THE north-east of Scotland is poised to become the centre of offshore wind scientific research after three Scottish projects were earmarked for a share in a €3million (£2.6m) European Offshore Wind Deployment Centre (EOWDC) research programme.

Insights into the lives of bottlenose dolphins, salmon, sea trout and sea birds are set to be discovered after Swedish energy firm Vattenfall announced the first successful projects for its ground-breaking offshore wind research programme yesterday.

The socio-economic impact of offshore wind farms is also to be examined as part of the scientific research, which will study the environmental effects of offshore wind in a real-time environment.

It is believed to be the largest-scale offshore wind research programme of its kind, and one that will put Scotland at the industry forefront of research and development. The diverse range of projects selected will be based at Vattenfall’s EOWDC in Aberdeen Bay.

The successful projects that will share in the fund, half of which is being provided by the European Union, include the River Dee Trust in Aberdeenshire and Marine Scotland Science, which will assess the interactions between salmon and sea trout with offshore wind technology. The project aims to help provide unknown information on the extent to which offshore wind farms influence salmon and sea trout.

SMRU Consulting and St Andrews University, both St Andrews-based, will also receive funds to help improve the understanding of bottlenose dolphin movements along the east coast of Scotland.

MacArthur Green in Glasgow will be funded to measure connectivity between special protection area populations of auks and offshore wind farms, and track non-breeding-season movements of the seabirds.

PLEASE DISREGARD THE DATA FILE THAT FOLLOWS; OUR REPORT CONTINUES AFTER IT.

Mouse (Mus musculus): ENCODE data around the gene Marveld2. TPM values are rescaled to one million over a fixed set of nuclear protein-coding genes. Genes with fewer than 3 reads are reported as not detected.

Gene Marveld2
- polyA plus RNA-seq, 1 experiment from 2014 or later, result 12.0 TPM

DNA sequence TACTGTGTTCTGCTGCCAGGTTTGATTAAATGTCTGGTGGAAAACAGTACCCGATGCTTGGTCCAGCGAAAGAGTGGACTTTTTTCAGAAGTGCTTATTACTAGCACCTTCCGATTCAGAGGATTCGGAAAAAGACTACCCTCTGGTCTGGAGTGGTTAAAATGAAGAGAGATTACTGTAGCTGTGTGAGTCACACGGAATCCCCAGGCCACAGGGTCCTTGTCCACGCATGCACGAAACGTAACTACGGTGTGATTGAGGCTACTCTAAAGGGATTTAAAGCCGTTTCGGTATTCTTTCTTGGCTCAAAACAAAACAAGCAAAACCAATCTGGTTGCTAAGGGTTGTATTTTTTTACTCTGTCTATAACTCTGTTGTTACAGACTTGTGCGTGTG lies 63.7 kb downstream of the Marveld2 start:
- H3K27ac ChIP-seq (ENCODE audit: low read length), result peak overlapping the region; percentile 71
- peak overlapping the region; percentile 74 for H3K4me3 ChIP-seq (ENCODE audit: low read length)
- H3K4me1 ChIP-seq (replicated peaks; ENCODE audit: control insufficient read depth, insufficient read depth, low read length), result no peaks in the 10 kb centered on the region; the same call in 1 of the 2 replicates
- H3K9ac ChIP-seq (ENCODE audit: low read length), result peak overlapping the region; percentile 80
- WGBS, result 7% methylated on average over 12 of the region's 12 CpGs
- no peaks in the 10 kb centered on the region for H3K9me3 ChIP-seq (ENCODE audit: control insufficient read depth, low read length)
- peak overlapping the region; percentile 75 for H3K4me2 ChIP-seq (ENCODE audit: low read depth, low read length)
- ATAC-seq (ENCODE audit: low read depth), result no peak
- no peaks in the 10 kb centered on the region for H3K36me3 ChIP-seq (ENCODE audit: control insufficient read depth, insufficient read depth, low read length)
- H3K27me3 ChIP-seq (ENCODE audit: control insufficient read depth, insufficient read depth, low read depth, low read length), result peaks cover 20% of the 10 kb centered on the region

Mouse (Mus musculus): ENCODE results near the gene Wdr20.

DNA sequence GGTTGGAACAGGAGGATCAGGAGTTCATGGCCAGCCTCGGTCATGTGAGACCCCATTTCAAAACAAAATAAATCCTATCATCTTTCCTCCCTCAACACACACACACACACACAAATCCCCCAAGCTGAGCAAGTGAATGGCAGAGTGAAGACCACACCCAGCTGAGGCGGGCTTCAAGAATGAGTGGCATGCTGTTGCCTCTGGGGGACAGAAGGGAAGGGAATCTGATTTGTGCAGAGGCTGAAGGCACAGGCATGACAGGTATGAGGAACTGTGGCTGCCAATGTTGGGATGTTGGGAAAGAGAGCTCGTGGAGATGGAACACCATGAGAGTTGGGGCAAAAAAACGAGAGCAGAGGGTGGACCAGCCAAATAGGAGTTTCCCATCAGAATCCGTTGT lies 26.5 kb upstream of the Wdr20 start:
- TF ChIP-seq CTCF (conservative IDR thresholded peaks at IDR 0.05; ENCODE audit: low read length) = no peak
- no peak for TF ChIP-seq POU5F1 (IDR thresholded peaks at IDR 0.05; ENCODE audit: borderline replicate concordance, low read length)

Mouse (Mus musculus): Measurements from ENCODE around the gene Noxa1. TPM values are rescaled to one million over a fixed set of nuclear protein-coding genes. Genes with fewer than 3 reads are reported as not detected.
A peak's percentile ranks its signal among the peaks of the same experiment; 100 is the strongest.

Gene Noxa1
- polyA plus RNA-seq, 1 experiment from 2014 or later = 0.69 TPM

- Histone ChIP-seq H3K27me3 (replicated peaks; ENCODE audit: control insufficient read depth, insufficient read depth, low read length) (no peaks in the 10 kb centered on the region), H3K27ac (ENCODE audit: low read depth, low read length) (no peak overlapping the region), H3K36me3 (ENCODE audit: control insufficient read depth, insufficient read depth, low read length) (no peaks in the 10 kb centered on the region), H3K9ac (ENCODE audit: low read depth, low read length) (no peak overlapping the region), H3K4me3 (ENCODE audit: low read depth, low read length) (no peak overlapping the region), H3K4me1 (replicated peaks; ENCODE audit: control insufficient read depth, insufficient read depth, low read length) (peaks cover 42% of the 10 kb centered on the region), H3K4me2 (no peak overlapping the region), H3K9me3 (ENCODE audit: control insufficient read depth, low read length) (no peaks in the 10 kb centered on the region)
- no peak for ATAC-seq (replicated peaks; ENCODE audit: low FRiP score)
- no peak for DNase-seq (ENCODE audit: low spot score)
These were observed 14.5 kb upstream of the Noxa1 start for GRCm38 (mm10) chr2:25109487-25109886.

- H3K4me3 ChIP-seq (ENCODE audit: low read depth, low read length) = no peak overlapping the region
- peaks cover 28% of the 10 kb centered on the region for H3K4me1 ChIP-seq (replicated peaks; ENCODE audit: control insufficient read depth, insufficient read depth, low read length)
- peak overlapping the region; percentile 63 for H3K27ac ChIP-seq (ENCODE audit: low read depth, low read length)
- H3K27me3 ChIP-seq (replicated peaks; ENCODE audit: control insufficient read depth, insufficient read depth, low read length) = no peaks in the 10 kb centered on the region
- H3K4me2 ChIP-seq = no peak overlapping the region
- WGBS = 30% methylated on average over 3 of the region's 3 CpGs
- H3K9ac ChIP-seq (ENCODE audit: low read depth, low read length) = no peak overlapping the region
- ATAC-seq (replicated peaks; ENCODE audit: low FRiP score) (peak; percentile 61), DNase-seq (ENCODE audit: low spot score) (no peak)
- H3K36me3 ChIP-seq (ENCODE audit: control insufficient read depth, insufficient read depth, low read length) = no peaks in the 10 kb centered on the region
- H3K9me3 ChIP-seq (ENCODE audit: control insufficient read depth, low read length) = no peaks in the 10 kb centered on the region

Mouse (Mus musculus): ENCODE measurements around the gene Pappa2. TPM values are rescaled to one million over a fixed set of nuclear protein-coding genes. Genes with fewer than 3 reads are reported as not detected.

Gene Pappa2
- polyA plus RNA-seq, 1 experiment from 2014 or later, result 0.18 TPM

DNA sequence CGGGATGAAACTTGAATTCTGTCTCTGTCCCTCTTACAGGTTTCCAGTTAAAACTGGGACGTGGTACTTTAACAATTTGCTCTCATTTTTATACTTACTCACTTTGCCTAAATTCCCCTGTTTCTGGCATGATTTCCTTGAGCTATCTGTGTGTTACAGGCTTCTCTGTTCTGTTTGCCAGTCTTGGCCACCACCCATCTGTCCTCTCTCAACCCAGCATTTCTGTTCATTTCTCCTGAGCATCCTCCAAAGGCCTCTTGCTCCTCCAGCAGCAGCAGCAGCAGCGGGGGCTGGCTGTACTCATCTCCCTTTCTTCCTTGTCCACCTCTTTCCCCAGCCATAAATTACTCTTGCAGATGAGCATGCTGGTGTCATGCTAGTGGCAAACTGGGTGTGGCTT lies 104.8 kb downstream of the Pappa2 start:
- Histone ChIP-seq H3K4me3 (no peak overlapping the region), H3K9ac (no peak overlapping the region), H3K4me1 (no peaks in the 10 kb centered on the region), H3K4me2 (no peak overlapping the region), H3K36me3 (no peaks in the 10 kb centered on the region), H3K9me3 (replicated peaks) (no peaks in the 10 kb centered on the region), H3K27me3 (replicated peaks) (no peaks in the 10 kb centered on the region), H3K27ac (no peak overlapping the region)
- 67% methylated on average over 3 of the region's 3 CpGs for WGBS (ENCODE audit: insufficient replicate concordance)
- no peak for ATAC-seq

The project aims to demonstrate that this could reduce future uncertainty in impact assessments and improve understanding of how auks engage and co-exist with offshore wind farms. This project will fund a PhD student to work with the research team.

Oxford Brookes University will study the socio-economic impact of offshore wind on the human environment. The project will analyse the socio-economic effects of the EOWDC from the construction stage through to becoming fully operational, to help better understand how offshore wind developments can be maximised to benefit the region and local communities.

Adam Ezzamel, EOWDC project director at Vattenfall, said: “The announcement of these successful projects including three in Scotland is an exciting one, with each having the potential to unlock fascinating new insights into the offshore wind environment and determine influencing environmental factors.”

Gina Hanrahan of WWF Scotland said: “Offshore wind is a critical technology in the fight against climate change, helping to reduce emissions, keep the lights on and create thousands of jobs.

“This new package of projects will enrich our understanding of the environmental and economic effects of offshore wind.”